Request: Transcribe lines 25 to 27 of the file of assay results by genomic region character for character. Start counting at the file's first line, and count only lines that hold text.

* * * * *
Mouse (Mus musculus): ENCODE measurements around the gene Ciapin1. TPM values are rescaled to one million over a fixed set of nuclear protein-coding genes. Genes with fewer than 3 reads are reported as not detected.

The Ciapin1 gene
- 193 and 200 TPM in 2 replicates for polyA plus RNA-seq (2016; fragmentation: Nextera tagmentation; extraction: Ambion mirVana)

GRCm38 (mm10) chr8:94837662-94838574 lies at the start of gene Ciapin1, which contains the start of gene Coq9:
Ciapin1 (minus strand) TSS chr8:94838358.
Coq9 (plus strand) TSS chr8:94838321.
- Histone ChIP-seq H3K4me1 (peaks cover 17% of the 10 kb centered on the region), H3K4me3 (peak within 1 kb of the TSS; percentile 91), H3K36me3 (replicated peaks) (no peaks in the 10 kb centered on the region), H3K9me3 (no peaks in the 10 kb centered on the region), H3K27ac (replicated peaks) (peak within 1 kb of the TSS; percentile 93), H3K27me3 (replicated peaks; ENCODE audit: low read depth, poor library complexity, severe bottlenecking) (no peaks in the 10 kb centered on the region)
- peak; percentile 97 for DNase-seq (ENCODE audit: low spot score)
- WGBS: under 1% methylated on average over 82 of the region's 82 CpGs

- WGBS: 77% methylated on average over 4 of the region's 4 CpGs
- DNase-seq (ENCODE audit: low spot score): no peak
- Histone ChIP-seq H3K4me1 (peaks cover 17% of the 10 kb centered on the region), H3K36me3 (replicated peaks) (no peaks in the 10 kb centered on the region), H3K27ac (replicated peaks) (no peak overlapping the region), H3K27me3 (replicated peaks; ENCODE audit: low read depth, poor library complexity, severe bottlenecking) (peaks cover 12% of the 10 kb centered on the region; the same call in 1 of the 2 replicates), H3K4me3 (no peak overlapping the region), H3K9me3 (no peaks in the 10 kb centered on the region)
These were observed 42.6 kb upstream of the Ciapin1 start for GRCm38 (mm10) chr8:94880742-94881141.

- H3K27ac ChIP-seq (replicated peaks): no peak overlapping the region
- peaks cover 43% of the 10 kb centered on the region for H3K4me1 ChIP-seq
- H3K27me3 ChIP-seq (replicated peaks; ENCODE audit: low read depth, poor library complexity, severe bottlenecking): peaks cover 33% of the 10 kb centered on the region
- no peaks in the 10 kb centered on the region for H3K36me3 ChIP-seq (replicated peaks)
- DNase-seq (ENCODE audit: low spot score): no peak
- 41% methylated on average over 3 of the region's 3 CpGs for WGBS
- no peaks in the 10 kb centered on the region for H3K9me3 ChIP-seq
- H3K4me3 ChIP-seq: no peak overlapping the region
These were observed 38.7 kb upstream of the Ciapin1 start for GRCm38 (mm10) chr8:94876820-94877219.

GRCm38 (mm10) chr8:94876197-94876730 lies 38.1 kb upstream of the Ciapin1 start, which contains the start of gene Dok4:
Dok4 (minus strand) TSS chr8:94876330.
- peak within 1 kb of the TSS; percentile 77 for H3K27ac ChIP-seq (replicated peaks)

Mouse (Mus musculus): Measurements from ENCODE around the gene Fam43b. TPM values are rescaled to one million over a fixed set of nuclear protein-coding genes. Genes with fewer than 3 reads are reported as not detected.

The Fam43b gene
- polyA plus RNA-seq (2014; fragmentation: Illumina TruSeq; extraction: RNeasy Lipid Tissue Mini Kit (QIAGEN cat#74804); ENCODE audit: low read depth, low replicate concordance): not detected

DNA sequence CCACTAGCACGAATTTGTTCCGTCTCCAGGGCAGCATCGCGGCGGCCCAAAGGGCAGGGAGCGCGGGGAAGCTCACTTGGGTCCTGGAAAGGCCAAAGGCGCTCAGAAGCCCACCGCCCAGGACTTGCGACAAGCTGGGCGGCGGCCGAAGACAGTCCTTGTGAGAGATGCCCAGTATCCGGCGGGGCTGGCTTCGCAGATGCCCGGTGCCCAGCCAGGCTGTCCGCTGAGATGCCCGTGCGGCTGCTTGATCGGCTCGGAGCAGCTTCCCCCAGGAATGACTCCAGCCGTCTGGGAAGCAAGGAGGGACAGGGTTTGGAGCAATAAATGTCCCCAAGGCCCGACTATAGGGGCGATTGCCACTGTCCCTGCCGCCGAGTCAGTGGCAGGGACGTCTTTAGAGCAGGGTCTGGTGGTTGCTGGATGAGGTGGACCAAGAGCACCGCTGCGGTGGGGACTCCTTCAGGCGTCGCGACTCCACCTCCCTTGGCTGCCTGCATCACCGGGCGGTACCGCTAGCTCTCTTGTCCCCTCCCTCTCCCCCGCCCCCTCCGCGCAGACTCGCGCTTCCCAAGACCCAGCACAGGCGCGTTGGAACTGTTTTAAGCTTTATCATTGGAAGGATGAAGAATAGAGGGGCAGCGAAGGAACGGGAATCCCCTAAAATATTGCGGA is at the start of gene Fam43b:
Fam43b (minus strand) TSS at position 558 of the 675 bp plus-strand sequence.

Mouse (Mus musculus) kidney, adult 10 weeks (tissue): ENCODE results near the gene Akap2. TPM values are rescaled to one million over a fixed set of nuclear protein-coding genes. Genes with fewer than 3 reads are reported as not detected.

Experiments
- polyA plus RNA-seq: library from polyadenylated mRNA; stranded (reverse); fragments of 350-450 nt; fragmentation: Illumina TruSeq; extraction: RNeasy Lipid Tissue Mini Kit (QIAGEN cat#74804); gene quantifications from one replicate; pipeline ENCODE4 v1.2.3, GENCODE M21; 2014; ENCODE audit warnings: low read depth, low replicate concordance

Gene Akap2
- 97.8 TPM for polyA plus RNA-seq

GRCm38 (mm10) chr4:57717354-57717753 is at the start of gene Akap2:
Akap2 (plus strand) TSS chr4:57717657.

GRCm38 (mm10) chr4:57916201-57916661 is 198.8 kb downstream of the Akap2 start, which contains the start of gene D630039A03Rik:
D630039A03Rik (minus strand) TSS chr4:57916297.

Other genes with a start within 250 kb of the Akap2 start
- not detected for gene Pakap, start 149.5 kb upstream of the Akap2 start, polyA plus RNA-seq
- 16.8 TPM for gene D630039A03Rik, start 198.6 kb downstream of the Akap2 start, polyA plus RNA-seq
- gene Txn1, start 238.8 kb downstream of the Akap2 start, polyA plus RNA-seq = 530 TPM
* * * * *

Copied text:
- peak within 1 kb of the TSS; percentile 77 for H3K27ac ChIP-seq (replicated peaks)

Mouse (Mus musculus): Measurements from ENCODE around the gene Fam43b. TPM values are rescaled to one million over a fixed set of nuclear protein-coding genes. Genes with fewer than 3 reads are reported as not detected.

The Fam43b gene